Poppy has taken to talking to me about some serious things lately. Some are light and make me smile. He told me about the time my Mommy asked him if he would take care of her baby after she went back to work. He said yes and then realized it would be full-time. Ops! Well, he got a bigger oops! when I came along!
But last week there came a day when it got real serious. You see, I have taught him a lot in my 14 years and even more in the last year as he does my homeschooling. We make a good pair and he, for an old duffer, has learned all the ins and outs of school even the therapies.
It turned real serious when I heard him say, in an emphatic way: “THESE CHILDREN ARE INVISIBLE TO YOUR COMMUNITY AND IT MUST STOP!”
At the time he was talking to a leading scientist at on one of the country’s most lauded centers of neuroscience. I also heard him profusely thank that person as they apparently totally agreed.
Being ignored for me and my kind is a every day occupation. We can do nothing but wait and watch. We have no skills, no voice. Often our physical needs overwhelm even our most loving parents, leaving no time to plumb the depths of our soul or measure our untapped talents. We are destined to go to our grave never having our thoughts recorded or even a consideration that those thoughts might exist.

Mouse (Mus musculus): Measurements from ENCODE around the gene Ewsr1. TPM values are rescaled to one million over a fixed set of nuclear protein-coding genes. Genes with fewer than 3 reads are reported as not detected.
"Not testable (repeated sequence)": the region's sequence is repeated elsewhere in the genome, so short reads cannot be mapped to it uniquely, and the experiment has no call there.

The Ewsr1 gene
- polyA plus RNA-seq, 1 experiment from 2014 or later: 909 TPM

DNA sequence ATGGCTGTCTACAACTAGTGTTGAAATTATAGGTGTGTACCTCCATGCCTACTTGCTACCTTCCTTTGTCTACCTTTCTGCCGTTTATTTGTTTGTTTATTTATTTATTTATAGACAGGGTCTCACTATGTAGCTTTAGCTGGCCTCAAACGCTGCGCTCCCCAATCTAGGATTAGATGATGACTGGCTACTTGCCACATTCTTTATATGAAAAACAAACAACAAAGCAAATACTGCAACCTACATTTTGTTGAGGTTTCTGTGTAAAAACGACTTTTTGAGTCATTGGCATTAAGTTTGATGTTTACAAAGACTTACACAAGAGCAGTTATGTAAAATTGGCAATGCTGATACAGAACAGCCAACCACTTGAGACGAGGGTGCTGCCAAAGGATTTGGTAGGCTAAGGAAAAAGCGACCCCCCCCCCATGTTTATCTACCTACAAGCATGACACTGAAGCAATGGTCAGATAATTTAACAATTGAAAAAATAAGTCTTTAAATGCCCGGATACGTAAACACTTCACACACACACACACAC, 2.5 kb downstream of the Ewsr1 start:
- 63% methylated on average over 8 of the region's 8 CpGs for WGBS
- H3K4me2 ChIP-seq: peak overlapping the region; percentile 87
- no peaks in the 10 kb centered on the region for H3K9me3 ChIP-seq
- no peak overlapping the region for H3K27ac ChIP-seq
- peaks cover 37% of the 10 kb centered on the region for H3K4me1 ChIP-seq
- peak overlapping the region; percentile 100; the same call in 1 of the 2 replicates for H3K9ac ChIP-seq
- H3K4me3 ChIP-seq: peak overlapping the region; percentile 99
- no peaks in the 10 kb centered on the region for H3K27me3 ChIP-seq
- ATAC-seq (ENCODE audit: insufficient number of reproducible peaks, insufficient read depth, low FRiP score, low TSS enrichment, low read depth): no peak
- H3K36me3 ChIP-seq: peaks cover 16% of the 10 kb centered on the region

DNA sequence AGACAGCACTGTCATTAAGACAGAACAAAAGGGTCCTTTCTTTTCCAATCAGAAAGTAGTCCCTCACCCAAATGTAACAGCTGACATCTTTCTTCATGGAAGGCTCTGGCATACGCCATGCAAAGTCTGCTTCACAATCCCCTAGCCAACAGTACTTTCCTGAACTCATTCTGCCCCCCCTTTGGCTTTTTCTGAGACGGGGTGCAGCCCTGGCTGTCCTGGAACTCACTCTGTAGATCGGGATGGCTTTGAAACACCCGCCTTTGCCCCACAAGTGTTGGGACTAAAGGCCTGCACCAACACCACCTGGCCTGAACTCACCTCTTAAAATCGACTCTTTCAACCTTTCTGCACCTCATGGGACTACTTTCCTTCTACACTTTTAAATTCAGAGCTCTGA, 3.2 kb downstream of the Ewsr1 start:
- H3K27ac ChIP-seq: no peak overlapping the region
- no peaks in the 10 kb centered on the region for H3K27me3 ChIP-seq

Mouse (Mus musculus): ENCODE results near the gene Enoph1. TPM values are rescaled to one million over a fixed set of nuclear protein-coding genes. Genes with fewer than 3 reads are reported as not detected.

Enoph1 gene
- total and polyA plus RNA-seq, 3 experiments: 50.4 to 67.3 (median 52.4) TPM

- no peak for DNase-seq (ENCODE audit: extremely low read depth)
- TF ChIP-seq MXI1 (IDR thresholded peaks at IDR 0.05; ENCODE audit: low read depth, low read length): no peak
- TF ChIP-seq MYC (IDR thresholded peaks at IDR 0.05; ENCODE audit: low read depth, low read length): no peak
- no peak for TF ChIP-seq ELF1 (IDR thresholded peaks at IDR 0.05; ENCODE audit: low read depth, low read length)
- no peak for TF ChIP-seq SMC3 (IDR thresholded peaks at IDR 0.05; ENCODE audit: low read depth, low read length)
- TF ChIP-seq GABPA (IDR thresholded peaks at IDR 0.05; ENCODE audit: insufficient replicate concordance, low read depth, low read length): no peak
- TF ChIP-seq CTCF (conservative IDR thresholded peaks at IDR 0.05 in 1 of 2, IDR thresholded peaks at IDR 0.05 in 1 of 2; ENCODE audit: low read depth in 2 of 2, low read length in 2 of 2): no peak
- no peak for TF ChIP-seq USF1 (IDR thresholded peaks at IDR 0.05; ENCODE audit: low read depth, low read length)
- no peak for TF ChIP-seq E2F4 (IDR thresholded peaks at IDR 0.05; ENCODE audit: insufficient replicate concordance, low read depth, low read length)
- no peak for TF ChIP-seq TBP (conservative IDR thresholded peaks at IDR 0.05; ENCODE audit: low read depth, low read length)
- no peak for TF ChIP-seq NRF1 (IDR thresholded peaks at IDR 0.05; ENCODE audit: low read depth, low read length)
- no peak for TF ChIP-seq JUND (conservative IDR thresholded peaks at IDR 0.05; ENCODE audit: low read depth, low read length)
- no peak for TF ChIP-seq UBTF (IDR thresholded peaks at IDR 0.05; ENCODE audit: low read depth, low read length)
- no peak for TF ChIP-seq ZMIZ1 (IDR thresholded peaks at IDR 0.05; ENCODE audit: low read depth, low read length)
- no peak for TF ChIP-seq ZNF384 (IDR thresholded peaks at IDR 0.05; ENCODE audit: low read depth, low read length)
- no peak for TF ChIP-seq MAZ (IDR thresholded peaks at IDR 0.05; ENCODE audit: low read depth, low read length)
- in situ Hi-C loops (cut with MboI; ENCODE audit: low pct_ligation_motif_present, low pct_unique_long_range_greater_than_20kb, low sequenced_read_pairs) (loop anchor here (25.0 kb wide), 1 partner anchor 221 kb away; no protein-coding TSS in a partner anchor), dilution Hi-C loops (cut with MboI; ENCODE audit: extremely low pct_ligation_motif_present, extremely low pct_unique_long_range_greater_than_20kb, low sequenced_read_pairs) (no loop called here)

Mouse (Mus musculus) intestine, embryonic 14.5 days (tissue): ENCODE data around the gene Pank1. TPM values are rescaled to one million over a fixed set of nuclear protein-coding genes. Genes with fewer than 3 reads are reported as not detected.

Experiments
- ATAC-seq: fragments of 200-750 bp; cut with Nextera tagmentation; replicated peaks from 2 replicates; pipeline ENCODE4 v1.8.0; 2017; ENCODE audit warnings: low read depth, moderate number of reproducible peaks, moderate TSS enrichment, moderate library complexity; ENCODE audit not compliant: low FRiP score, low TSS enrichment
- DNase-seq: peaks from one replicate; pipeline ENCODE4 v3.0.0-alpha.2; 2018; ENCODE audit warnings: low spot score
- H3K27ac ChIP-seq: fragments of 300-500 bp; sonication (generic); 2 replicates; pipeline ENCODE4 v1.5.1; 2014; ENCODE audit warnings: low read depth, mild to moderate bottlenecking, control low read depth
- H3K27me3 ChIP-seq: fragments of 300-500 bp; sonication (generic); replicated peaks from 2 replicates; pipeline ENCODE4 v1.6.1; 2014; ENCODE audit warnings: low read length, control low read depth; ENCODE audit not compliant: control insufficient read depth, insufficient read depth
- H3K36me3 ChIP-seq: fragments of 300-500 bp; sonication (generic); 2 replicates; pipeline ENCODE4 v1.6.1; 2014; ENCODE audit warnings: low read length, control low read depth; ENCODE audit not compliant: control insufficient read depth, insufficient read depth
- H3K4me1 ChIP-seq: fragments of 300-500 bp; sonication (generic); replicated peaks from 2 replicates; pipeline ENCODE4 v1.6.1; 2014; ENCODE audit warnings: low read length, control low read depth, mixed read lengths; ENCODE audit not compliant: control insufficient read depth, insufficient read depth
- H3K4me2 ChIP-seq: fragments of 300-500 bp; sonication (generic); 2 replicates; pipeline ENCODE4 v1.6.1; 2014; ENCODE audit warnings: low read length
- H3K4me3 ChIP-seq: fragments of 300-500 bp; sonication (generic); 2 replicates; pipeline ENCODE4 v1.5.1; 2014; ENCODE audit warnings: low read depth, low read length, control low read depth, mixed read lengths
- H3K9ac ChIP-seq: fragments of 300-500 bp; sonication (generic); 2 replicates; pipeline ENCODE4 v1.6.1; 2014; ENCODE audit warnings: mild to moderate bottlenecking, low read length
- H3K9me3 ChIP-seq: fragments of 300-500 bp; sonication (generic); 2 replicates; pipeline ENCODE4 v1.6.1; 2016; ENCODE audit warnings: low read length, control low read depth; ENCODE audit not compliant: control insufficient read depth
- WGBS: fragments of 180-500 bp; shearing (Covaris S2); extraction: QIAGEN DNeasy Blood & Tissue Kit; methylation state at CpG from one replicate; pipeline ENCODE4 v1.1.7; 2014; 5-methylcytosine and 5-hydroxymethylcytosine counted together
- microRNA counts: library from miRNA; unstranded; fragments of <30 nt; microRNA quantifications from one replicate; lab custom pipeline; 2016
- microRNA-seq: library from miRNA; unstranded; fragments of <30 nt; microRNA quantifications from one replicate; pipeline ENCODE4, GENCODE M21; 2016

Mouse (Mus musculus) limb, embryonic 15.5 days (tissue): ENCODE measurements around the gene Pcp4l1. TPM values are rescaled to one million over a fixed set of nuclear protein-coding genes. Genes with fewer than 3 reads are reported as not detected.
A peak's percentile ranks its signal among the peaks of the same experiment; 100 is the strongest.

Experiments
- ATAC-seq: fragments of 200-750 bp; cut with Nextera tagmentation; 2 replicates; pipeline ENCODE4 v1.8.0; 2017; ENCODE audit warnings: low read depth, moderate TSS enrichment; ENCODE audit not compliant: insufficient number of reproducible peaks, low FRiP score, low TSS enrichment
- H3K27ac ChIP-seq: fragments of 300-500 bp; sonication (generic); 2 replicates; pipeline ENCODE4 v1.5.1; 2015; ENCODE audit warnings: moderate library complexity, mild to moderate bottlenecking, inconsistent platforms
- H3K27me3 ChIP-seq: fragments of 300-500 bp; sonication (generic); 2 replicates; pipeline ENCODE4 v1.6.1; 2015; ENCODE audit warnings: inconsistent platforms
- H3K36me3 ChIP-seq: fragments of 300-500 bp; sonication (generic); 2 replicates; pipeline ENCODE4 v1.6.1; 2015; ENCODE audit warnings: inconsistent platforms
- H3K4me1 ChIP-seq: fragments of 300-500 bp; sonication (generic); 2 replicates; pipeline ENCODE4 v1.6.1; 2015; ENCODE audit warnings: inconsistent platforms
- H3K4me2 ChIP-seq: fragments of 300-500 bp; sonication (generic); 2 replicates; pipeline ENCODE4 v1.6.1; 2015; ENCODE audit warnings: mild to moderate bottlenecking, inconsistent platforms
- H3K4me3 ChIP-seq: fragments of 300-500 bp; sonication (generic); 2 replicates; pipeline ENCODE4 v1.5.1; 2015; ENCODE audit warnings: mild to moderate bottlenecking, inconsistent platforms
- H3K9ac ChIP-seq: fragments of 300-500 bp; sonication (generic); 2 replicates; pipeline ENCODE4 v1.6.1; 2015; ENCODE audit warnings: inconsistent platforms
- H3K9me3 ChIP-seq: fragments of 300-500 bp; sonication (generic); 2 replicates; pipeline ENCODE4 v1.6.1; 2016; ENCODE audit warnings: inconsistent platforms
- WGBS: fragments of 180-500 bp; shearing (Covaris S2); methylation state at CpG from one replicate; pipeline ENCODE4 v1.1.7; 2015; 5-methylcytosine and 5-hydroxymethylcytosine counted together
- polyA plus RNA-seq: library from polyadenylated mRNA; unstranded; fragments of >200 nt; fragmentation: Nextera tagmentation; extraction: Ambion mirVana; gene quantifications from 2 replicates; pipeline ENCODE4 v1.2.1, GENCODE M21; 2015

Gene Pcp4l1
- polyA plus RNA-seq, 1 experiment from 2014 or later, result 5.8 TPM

The shame of it is that we have a prodigious and creative neuroscience industry in this country. Right now they are converting intentions of the brain into actions and words and thoughts. Yet I would be hard pressed to find them knocking on the door of my brothers and sisters to try it on us.
When Poppy was young they hid us away. Today we still hidden away and shunned. It’s time to change that. Only our parents and caregivers can do this. It will not be done by our clinicians. The train line of basic science speeds right by our town.
A recent journal article confirmed we get virtually no consideration in research that would benefit us:
1. analysis showed that 94 percent of autistic spectrum study participants do not have intellectual disability;
2. analysis found that only a shocking 2 percent of the autism samples included nonverbal or minimally verbal participants.
3. 90 percent of the cited results from studies did not include any participants with intellectual disability as if they pertained to the entire autism spectrum.
We must demand our place in research.